error handling in user input: is this natural or just laborious

sam python.sam at googlemail.com
Fri Oct 6 22:12:25 CEST 2006


hi all,

i'm starting to put together a program to simulate the performance of
an investment portfolio in a monte carlo manner doing x thousand
iterations and extracting data from the results.

i'm still in the early stages, and am trying to code something simple
and interactive to get the percentages of the portfolio in the five
different investment categories. i thought i'd get in with the error
handling early so if someone types in something wrong (like a word), or
the numbers don't add up to 100%, the error would be caught immediately
and the user sent back to the start of the loop. granting that there
may be better ways of doing this, if i decide that i do want to do it
like this (i.e. a single error requires all data to be re-entered, not
unreasonable for only five items), is this a good way of doing it or a
confusing way of doing it from the perspective of readability and
maintenance:

while True:

	cash, bond, blue, tech, dev = 0,0,0,0,0
	check=False

	try:
		cash=input('Please enter a cash percentage for the portfolio: ')
	except NameError:
		print 'That is not a number. Please start again and remember to enter
integers.'
	else:
		try:
			bond=input('Please enter a bond portfolio for the portfolio: ')

		except NameError:
			print 'That is not a number. Please start again and remember to
enter integers.'
		else:
			try:
				blue=input('Please enter a blue-chip percentage for the portfolio:
')
			except NameError:
				print 'That is not a number. Please start again and remember to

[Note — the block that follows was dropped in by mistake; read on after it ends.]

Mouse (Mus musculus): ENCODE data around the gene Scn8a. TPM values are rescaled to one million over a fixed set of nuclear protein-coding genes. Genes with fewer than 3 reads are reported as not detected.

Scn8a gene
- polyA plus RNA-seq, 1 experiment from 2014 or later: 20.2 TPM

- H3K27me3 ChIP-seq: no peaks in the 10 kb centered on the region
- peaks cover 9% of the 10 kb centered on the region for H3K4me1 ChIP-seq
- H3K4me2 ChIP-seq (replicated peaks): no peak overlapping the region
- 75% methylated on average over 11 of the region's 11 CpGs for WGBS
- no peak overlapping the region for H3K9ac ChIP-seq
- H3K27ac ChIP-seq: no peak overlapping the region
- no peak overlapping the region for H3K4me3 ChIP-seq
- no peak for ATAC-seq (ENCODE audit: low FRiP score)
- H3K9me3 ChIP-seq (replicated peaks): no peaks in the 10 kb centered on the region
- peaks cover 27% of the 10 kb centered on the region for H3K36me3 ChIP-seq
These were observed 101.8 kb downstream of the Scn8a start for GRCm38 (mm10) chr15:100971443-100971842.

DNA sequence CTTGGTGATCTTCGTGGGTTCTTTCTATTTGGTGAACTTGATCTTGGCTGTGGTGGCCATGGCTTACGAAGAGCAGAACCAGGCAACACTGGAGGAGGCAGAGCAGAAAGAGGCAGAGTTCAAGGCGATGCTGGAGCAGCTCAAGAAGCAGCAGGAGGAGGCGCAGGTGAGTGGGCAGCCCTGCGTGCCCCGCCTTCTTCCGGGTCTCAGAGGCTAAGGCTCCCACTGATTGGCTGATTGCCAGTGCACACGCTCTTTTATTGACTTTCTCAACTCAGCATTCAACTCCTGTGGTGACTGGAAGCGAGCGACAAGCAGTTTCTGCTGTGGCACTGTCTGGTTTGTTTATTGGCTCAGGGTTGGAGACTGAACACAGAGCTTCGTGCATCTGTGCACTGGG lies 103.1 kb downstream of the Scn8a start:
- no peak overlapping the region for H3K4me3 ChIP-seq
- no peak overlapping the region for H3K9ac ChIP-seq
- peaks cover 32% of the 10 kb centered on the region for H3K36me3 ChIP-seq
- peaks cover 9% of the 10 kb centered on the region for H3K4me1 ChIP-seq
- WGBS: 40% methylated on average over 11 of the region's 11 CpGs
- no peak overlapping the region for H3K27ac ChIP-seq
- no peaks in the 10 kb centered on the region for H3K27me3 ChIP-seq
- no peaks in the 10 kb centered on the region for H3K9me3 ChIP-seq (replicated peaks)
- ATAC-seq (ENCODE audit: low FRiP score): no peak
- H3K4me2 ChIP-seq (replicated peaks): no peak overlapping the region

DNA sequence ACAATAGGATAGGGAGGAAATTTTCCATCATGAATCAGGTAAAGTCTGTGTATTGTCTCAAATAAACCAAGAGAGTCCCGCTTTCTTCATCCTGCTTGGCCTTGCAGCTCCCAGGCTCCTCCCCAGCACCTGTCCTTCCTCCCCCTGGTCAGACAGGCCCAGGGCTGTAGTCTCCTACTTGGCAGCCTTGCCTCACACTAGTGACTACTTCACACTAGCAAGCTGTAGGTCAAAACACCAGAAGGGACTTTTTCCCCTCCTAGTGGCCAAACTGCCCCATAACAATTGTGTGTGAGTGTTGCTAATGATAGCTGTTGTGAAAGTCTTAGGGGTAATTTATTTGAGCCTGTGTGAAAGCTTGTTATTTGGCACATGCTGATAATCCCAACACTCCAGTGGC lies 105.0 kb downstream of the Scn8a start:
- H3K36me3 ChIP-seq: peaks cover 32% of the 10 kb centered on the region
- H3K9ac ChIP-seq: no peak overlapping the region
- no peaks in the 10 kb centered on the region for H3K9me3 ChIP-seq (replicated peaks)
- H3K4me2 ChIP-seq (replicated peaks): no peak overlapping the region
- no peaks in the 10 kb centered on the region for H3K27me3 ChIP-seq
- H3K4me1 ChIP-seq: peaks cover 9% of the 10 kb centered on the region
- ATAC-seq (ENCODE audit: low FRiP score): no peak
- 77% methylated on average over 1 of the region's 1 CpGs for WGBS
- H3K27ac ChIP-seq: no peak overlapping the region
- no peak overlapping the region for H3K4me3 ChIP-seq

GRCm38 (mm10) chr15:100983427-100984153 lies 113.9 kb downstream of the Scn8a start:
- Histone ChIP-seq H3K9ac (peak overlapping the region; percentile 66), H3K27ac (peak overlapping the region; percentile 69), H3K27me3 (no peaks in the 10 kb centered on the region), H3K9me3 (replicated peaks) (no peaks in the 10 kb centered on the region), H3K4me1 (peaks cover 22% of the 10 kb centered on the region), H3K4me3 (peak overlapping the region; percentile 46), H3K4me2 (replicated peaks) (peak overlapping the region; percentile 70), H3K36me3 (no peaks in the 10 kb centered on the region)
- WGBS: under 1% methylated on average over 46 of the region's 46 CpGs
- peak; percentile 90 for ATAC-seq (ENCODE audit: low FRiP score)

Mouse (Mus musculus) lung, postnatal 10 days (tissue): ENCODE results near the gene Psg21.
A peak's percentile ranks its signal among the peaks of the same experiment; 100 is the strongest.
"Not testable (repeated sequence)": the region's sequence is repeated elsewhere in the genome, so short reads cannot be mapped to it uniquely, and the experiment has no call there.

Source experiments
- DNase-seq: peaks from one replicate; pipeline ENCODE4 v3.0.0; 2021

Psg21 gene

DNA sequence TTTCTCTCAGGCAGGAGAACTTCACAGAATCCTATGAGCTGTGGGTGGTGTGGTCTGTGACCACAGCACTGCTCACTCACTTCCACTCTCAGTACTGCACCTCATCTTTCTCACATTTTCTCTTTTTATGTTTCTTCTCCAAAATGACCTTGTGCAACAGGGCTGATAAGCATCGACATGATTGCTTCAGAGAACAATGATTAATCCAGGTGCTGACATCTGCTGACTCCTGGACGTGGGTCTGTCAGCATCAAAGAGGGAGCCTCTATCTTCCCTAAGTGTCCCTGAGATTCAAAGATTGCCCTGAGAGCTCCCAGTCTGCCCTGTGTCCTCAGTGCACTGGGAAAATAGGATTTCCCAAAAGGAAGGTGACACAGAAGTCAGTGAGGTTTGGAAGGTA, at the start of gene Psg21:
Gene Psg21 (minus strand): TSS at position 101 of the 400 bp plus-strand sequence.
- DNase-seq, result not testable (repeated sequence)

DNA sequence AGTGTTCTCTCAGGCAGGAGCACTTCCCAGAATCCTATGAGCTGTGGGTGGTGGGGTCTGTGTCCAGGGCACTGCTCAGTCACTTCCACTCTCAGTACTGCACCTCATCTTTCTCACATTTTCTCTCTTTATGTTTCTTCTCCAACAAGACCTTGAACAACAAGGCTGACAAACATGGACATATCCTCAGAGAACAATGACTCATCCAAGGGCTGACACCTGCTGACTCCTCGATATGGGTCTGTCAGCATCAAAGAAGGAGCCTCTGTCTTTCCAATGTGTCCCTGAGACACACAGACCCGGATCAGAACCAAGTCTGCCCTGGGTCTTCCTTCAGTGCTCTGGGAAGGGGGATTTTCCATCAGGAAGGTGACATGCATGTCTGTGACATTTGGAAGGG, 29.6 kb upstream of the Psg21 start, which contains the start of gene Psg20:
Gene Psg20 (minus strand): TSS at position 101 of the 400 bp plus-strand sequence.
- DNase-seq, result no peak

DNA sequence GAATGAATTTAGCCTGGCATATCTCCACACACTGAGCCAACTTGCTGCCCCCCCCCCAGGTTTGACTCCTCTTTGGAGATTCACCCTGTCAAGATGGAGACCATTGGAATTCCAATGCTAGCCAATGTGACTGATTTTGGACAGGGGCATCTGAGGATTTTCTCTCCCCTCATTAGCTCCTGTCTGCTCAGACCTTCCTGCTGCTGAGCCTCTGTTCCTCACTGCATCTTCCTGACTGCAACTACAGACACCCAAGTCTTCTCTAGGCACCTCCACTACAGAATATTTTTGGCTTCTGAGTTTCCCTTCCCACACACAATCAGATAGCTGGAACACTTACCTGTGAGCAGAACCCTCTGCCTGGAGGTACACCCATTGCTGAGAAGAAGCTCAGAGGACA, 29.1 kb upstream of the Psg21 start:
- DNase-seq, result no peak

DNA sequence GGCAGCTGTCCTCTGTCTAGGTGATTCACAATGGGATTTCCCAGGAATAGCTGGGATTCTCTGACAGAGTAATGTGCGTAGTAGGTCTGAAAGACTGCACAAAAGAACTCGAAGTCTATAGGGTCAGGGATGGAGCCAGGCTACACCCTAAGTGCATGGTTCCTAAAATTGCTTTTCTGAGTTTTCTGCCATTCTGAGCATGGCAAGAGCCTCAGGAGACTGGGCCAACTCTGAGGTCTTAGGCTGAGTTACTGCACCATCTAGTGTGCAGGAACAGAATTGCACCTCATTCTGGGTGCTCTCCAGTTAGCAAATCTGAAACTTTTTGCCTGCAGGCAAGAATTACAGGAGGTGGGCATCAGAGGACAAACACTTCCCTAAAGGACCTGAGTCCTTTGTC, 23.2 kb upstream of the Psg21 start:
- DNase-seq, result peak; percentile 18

enter integers.'
			else:
				try:
					tech=input('Please enter a tech stocks percentage for the
portfolio: ')
				except NameError:
					print 'That is not a number. Please start again and remember to
enter integers.'
				else:
					try:
						dev=input('Please enter a developing countries index for the
portfolio: ')
						check=True
					except NameError:
						print 'That is not a number. Please start again and remember to
enter integers.'

	if cash+bond+blue+tech+dev==100:
		break
	if cash+bond+blue+tech+dev!=100 and check!= False:
		print 'Those numbers do not sum to 100. Please start again.'



i know it's a bit verbose, but it was the nested try clauses i was
really wondering about. is the code immediate legible to experienced
python users? or does it look like gibberish at first?

just hoped for some fresh eyes on it.

thanks,

sam

PS making check=True just saves the code from printing 'those numbers
don't sum to 100' if they haven't all been entered, which looks kind of
silly.




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